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Biography pp 1-12 | Cite as

Introduction

  • Ira Bruce Nadel

Abstract

How biographies are written and what form they have assumed in the last century and a half are the general subjects of this book, which developed out of my concern over the lack of critical discussion of biography among readers at the same time as the importance and publication of biography has dramatically increased. The need to understand the literary techniques and strategies of biography parallels its emergence today as perhaps the most popular, widely-read body of non-fiction writing. But for too long criticism has centred on the content rather than the form of biographical writing, undermining its literary properties. This study attempts to redress that emphasis by focusing on a series of compositional problems and their solutions in the writing of biography. It concentrates on such topics as biographical portraiture, experimentation and poetics. The goal is to show that biography is a complex narrative as well as a record of an individual’s life, a literary process as well as a historical product.

Keywords

Literary Form Figurative Language Creative Writer Literary Property Compositional Problem 
These keywords were added by machine and not by the authors. This process is experimental and the keywords may be updated as the learning algorithm improves.

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Notes and References

  1. 1.
    Elizabeth Gaskell, The Life of Charlotte Brontë, ed. Alan Shelston (Harmondsworth: Penguin Books, 1977) ch. VII, p. 155. This is a reprint of the 1857 first edition.Google Scholar
  2. 2.
    Frank Kermode, The Genesis of Secrecy. On the Interpretation of Narrative (Harvard University Press, 1979) p. 117.Google Scholar
  3. 3.
    David Novarr, The Making of Walton’s Lives (Ithaca: Cornell University Press, 1958) p. 495. Nearly thirty years ago Novarr modestly noted the disregard of form in the study of biography. More aggressively,Google Scholar
  4. Leon Edel presses the case for the formal analysis of biography in ‘Biography: The Question of Form’, Friendship’s Garland, Essays Presented to Mario Praz, ed. Vittorio Gabrieli (Rome: Edizioni de Storia e Letteratura, 1966) pp. 343–60, and more recently in ‘Biography: A Manifesto’, biography, 1:1 (1978) 1–3.Google Scholar
  5. 4.
    Edward Gibbon, An Essay on the Study of Literature (1761, French; New York: Garland Publishing, 1970) pp. 99–100. Gibbon adds that the rarest quality is meeting ‘a genius who knows how to distinguish them [the types of facts] amidst the vast chaos of events, wherein they are jumbled and deduce them, pure and unmixed, from the rest’ (p. 100).Google Scholar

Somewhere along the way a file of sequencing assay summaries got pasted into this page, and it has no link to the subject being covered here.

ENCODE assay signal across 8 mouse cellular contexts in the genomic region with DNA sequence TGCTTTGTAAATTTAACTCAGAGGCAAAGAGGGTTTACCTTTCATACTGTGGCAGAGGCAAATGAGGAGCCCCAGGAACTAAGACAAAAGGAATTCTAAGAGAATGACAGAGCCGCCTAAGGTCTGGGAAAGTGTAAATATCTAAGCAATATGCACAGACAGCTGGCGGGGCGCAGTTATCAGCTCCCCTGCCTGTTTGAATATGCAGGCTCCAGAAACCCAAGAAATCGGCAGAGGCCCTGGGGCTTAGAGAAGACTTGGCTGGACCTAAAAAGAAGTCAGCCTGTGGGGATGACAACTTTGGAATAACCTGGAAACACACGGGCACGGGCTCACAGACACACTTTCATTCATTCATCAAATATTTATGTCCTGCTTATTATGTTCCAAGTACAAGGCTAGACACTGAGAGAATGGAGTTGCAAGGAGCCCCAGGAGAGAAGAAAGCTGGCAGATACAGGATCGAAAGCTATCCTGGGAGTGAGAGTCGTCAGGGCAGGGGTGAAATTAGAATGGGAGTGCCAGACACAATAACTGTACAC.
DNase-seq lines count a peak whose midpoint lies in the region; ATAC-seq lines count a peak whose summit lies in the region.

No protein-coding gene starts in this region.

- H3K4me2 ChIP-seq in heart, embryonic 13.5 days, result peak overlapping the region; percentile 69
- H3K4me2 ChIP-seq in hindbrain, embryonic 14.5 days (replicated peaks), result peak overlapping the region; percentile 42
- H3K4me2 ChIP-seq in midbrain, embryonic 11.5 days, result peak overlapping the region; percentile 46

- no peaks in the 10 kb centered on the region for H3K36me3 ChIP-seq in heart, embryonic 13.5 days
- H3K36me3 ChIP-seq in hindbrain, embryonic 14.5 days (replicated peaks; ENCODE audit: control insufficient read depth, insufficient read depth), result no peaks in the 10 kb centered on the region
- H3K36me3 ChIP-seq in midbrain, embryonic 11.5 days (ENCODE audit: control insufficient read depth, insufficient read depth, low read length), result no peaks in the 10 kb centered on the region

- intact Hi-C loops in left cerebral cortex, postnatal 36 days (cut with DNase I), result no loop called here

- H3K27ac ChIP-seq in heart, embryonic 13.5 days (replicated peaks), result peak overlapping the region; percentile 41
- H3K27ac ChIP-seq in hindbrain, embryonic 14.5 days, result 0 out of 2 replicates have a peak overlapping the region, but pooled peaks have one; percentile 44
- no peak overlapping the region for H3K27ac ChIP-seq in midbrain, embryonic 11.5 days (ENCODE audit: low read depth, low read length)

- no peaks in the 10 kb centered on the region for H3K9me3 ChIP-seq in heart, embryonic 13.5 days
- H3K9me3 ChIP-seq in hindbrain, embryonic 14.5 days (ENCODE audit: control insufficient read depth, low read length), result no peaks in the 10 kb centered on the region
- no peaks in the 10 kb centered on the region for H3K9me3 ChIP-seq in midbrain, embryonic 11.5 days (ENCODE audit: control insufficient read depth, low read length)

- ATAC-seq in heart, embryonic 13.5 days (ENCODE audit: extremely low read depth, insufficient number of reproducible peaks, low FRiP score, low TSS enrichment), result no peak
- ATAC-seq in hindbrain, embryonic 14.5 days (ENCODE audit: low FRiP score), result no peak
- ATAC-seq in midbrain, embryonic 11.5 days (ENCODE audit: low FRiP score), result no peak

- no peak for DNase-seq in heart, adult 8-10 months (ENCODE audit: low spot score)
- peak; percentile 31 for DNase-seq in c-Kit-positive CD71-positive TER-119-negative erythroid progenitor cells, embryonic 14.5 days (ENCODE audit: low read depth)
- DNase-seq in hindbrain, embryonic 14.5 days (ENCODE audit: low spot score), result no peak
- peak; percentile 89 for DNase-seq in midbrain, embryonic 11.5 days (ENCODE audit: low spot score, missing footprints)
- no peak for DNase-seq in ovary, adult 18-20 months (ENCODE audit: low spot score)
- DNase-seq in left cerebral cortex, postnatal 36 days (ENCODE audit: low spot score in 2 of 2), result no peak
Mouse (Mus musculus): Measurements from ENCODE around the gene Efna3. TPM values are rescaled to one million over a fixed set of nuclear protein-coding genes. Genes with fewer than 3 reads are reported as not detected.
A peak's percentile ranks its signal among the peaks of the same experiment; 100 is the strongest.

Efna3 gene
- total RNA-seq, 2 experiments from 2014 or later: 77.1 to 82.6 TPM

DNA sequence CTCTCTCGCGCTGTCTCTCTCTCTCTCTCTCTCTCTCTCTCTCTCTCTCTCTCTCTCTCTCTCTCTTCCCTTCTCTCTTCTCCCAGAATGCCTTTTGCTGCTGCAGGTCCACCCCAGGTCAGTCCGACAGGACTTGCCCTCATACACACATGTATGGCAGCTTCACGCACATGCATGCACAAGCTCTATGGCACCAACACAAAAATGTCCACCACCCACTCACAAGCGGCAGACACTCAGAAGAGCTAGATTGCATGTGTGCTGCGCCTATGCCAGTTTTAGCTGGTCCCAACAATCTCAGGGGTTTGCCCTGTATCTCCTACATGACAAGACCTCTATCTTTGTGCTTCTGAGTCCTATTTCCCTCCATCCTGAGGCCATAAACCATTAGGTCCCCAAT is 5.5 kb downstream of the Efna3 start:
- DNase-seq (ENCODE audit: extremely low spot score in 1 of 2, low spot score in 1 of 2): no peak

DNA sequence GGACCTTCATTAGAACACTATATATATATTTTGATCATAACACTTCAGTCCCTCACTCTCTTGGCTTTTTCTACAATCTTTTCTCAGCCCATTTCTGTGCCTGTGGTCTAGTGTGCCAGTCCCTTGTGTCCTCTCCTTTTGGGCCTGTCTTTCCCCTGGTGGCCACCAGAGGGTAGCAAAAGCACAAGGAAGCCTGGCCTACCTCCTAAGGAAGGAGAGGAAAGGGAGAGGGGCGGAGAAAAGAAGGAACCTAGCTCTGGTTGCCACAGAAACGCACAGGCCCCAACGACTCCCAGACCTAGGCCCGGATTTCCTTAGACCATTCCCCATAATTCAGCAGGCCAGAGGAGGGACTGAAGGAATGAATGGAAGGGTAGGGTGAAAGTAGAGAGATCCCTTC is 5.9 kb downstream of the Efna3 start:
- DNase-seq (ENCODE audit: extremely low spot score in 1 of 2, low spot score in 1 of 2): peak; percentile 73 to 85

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    On Donne, see Novarr, The Making of Walton’s Lives, p. 56; on Boswell, Robert Gittings, The Nature of Biography (Seattle: University of Washington Press, 1978) p. 32;Google Scholar
  7. Thomas Carlyle, History of Frederick II of Prussia Called Frederick the Great, ed. John Clive (University of Chicago Press, 1969) pp. 5–6;Google Scholar
  8. Lytton Strachey, Eminent Victorians (1918; New York: Capricorn Books, 1963) pp. 6, 184;Google Scholar
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  11. 6.
    Thomas Carlyle, Sartor Resartus, ed. C. F. Harrold (New York: Odyssey Press, 1937) p. 203;Google Scholar
  12. Friedrich Nietzsche, The Will to Power, tr. Walter Kaufmann and R. J. Hollindale, ed. Walter J. Kaufmann (New York: Random House, 1967) p. 301. In the same work Nietzsche also declares there are no facts, ‘only interpretations’ (p. 267).Google Scholar
  13. 7.
    Hugh Kenner, The Counterfeiters, An Historical Comedy (Bloomington: Indiana University Press, 1968) p. 61.Google Scholar
  14. 9.
    On Lockhart’s departure from fact in his biography of Scott see Francis R. Hart, Lockhart as Romantic Biographer (Edinburgh University Press, 1971) pp. 41–3 and passim.Google Scholar